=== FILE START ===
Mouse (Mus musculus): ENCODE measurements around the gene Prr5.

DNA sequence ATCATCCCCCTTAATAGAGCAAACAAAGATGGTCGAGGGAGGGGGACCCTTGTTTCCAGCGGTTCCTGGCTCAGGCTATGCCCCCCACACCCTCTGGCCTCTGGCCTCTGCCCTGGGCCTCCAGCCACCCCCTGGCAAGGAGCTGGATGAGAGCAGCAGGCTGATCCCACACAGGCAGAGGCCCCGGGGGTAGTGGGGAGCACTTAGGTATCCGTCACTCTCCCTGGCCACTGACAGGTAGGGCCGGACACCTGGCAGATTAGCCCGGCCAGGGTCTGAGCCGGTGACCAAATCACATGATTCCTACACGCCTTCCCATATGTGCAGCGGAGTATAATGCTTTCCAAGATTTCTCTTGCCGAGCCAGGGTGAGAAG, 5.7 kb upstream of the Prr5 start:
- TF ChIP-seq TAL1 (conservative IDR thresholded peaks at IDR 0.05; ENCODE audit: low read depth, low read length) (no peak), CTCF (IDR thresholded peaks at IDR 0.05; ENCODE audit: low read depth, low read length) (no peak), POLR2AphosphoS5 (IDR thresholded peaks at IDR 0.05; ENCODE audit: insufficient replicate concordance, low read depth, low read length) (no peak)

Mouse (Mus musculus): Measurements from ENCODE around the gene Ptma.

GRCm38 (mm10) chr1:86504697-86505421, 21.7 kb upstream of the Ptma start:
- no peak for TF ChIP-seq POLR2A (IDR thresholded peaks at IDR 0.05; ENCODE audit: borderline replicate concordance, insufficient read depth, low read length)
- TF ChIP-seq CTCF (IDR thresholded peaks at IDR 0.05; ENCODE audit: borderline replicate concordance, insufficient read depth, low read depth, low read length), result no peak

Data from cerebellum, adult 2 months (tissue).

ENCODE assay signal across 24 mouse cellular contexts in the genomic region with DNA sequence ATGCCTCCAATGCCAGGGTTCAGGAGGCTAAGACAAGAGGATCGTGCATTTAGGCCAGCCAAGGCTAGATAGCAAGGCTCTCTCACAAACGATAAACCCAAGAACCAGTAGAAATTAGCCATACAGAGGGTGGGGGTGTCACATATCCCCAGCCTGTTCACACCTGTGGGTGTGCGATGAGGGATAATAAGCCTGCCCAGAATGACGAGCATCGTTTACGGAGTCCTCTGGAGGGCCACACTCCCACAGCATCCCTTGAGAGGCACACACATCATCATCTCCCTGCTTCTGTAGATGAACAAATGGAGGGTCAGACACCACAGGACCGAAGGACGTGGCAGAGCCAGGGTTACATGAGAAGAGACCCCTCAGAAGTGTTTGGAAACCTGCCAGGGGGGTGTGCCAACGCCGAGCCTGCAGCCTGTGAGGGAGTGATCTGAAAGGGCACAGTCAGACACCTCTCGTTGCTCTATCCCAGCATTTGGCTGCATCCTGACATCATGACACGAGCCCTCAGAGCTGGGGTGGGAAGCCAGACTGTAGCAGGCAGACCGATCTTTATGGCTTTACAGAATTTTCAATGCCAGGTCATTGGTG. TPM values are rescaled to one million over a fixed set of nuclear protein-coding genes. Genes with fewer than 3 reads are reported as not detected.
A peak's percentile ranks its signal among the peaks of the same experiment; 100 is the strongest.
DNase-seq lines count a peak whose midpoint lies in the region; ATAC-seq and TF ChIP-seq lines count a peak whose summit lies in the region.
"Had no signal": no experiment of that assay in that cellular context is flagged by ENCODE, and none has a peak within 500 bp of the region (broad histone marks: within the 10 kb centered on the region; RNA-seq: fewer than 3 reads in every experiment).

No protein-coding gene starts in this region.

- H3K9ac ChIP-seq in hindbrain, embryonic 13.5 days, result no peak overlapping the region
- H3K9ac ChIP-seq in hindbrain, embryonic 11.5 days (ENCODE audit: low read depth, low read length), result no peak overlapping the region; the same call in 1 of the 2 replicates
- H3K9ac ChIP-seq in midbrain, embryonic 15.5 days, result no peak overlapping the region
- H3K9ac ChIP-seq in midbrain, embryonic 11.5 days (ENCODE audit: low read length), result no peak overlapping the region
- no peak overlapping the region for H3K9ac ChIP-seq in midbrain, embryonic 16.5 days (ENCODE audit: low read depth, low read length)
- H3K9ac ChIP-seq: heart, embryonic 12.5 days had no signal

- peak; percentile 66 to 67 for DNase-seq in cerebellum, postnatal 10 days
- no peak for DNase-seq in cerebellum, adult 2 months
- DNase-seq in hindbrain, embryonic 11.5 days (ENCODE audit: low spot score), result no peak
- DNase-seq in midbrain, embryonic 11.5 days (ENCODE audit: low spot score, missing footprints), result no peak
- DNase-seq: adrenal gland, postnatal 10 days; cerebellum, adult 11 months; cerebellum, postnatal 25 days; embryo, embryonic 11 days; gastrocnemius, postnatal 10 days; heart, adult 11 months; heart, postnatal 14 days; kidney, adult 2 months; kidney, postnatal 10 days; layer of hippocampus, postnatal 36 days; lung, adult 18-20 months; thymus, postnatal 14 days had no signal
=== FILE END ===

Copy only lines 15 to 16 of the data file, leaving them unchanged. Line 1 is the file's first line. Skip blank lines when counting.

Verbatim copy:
- H3K9ac ChIP-seq in hindbrain, embryonic 11.5 days (ENCODE audit: low read depth, low read length), result no peak overlapping the region; the same call in 1 of the 2 replicates
- H3K9ac ChIP-seq in midbrain, embryonic 15.5 days, result no peak overlapping the region